AAP leaders unveiled a new initiative to address payment issues during the annual Leadership Conference and discussed the need to support pediatrician well-being and members in states where recently enacted laws undermine health care.
Chapter, committee, council and section leaders attended the event Aug. 3-6 in Itasca, Ill. The conference culminated with leaders voting on more than 70 resolutions submitted by AAP groups and members for consideration, with 63 being adopted. Resolutions are advisory to the Board of Directors and provide input on the direction of policies and activities of the Academy. The top 10 resolutions will be referred to areas of the Academy with related expertise for review and potential action.
Reforming payment, coverage
AAP President Sandy L. Chung, M.D., FAAP, announced the new AAP Agenda for Payment Transformation, which will:
- be informed by policy and committees, sections and councils;
- address Medicaid, the Children’s Health Insurance Program (CHIP) and commercial insurance;
- cover issues related to eligibility, enrollment, benefits and access;
- address solutions to payment challenges unique to pediatrics (built on the unique value proposition of pediatric care);
- explore alternative and value-based models for both commercial and Medicaid plans (MCOs);
- include issues related to pediatric primary care and pediatric medical subspecialty and pediatric surgical care; and payment for social determinants of health;
- address payment challenges in pediatrics that contribute to burnout and workforce equity; and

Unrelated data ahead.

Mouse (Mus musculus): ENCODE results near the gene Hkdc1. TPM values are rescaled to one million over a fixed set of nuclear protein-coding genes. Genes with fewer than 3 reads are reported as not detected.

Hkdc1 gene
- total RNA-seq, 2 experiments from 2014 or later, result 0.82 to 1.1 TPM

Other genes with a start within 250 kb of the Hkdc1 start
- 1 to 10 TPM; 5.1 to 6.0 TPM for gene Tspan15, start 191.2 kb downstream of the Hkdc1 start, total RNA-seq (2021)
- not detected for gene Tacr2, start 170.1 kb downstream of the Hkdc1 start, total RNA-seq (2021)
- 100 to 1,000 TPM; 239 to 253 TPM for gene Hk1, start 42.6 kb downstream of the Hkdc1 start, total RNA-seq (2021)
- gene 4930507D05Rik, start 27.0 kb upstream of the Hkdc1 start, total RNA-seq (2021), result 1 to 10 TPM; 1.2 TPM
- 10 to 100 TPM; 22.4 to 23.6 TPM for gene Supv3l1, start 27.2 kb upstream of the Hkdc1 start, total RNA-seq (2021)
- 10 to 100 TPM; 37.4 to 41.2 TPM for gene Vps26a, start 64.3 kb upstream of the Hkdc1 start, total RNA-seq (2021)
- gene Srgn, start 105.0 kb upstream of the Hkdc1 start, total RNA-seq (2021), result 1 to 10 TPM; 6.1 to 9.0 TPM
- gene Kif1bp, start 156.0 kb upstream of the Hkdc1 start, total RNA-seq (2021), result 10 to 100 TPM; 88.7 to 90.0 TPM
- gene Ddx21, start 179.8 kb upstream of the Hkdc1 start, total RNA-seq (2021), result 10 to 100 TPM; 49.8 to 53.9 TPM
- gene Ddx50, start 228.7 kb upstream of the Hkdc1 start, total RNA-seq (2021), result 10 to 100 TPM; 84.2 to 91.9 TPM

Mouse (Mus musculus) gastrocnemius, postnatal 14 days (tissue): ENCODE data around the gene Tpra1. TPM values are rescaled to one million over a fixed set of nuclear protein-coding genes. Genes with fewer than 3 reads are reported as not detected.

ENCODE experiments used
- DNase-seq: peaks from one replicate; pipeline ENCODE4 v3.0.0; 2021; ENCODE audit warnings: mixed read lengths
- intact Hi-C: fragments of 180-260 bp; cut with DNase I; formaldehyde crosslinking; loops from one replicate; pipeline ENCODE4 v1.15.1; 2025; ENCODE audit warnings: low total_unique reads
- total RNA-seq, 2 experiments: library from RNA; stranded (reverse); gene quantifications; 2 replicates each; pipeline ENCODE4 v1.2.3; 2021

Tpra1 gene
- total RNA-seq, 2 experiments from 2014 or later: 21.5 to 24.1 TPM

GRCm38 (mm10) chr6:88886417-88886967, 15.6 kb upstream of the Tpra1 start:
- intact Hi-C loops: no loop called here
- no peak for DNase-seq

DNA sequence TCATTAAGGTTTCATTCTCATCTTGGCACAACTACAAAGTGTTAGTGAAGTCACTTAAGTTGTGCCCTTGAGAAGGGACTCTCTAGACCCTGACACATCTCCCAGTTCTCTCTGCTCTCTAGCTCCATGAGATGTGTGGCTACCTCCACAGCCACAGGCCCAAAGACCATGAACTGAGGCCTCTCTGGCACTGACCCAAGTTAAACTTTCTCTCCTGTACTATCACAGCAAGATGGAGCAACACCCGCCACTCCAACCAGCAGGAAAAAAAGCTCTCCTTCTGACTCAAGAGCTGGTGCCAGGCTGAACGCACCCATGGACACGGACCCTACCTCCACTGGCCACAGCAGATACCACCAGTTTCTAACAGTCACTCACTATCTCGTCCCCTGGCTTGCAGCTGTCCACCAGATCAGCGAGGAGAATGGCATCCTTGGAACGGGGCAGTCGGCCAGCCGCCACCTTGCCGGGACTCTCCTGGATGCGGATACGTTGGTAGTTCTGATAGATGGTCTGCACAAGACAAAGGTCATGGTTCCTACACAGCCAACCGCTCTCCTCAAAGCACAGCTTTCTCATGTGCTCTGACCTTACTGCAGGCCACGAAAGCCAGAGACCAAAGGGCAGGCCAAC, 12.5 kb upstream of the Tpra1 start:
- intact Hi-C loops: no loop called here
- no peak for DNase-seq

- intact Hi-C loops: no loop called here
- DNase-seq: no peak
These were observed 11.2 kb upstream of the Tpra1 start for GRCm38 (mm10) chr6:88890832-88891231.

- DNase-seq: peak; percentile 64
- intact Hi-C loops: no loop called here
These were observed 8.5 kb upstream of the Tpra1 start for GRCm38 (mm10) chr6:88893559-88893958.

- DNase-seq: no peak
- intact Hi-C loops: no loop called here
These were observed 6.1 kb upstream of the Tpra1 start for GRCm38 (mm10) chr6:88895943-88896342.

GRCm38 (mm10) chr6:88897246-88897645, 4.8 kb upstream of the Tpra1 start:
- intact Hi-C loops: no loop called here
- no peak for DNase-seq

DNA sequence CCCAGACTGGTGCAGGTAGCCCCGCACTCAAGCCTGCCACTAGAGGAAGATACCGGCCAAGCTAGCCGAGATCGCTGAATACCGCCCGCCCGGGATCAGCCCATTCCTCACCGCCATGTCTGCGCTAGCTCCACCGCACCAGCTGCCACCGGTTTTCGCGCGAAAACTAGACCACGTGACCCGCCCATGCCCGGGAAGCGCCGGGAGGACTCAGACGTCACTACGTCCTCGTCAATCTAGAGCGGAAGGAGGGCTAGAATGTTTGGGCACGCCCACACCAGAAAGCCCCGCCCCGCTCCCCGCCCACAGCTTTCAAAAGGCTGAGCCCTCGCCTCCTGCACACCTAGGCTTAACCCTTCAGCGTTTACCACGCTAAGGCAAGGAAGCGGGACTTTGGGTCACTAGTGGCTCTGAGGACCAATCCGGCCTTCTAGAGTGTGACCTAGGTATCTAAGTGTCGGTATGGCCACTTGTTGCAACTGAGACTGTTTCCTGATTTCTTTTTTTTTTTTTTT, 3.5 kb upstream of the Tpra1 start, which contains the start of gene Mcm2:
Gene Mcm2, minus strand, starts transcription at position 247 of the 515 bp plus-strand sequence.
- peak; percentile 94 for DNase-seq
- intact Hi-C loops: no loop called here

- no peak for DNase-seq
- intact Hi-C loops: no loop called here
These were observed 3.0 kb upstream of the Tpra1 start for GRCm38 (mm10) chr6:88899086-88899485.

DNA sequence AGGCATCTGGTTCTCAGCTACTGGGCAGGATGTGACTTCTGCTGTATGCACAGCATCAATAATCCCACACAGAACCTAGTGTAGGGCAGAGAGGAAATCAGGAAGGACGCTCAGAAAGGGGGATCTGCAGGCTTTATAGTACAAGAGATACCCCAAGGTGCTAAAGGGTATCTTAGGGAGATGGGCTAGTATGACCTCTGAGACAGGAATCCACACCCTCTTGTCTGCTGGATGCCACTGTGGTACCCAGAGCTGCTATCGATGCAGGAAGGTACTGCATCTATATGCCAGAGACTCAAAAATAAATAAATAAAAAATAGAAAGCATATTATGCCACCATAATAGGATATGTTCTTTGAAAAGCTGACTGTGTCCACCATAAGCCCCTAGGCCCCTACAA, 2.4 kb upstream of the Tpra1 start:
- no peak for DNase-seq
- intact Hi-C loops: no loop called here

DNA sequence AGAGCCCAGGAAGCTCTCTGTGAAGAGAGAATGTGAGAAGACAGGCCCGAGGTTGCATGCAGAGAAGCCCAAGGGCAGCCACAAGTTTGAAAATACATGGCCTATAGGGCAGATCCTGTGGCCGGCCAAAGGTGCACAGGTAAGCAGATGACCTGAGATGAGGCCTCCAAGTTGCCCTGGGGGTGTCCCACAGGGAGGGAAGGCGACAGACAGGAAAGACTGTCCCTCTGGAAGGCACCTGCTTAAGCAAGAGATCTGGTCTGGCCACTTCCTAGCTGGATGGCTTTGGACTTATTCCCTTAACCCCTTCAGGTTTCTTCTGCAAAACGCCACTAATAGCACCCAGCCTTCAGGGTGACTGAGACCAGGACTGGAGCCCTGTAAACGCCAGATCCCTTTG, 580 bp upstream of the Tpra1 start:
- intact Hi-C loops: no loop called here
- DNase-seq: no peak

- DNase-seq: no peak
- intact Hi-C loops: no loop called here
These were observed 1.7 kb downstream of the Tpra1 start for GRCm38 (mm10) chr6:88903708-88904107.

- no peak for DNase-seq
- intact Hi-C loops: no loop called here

- involve input from across the AAP.
The new payment transformation agenda was brought up during a health care finance session. Panelists emphasized the need to ensure equitable access to care for both publicly and commercially insured children while improving payment for pediatrician practices.
“Supporting pediatric payment advocacy” was voted the No. 2 resolution.
Working to address these concerns, the AAP Committee on Child Heath Financing (COCHF) has updated a range of policies (https://bit.ly/3VCJPZq), said COCHF Chair and AAP Past President James M. Perrin, M.D., M.P.H., FAAP (2014).
A forthcoming policy will tackle Medicaid and CHIP, which cover more than half of U.S. children. Among the issues is the wide variation in policies and quality standards, Dr. Perrin noted.
“We need to end state variation, decades of underpayment and achieve at least Medicare parity,” Dr. Perrin said. Other goals are universal enrollment, continuous enrollment to age 26, a strengthened and enforced national standard of care and quality through the Early and Periodic Screening, Diagnostic and Treatment protocols, and Medicaid and CHIP combined into a single program.
“No child should leave the nursery without insurance,” he added.